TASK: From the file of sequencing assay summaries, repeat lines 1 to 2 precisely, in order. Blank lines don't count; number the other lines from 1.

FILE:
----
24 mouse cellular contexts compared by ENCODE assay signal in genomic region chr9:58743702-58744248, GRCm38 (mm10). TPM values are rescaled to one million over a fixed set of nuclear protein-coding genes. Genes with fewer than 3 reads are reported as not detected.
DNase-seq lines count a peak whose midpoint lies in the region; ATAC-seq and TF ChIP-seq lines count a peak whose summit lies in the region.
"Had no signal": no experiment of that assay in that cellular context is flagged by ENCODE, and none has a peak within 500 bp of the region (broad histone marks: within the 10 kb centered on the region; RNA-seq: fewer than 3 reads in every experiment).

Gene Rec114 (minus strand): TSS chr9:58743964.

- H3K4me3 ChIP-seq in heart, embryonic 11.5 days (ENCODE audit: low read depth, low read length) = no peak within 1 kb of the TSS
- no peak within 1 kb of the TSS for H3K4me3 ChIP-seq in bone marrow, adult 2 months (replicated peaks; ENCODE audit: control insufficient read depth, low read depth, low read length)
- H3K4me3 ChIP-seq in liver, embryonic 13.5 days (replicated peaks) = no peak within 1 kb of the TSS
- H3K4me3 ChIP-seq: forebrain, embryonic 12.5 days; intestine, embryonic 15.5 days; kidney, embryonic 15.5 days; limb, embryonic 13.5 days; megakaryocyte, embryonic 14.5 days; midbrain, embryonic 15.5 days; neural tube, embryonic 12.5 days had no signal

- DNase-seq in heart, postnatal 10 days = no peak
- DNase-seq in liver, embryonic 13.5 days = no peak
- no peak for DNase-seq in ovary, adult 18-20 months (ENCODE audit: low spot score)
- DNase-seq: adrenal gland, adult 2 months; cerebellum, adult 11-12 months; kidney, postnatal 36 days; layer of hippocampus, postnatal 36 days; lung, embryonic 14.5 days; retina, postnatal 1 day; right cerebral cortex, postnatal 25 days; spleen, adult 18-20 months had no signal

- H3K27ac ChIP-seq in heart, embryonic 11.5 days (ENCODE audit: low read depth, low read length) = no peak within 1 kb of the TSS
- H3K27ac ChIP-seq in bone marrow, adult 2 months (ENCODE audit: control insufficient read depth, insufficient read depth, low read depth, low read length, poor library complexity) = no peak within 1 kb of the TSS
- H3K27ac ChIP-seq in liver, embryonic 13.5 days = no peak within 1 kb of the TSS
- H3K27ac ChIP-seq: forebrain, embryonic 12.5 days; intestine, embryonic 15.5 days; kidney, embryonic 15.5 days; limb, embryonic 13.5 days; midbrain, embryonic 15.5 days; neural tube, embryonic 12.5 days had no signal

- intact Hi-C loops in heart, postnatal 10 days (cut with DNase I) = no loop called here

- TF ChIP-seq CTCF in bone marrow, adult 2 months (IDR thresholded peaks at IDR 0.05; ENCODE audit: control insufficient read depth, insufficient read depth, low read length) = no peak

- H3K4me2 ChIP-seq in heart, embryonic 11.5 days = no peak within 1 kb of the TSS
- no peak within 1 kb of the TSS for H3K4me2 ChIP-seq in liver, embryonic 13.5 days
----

24 mouse cellular contexts compared by ENCODE assay signal in genomic region chr9:58743702-58744248, GRCm38 (mm10). TPM values are rescaled to one million over a fixed set of nuclear protein-coding genes. Genes with fewer than 3 reads are reported as not detected.
DNase-seq lines count a peak whose midpoint lies in the region; ATAC-seq and TF ChIP-seq lines count a peak whose summit lies in the region.